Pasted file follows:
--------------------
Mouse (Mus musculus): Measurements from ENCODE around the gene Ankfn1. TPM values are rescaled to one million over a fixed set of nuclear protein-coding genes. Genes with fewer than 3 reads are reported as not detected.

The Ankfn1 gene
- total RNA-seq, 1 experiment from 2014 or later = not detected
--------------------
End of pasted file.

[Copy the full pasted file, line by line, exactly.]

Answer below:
Mouse (Mus musculus): Measurements from ENCODE around the gene Ankfn1. TPM values are rescaled to one million over a fixed set of nuclear protein-coding genes. Genes with fewer than 3 reads are reported as not detected.

The Ankfn1 gene
- total RNA-seq, 1 experiment from 2014 or later = not detected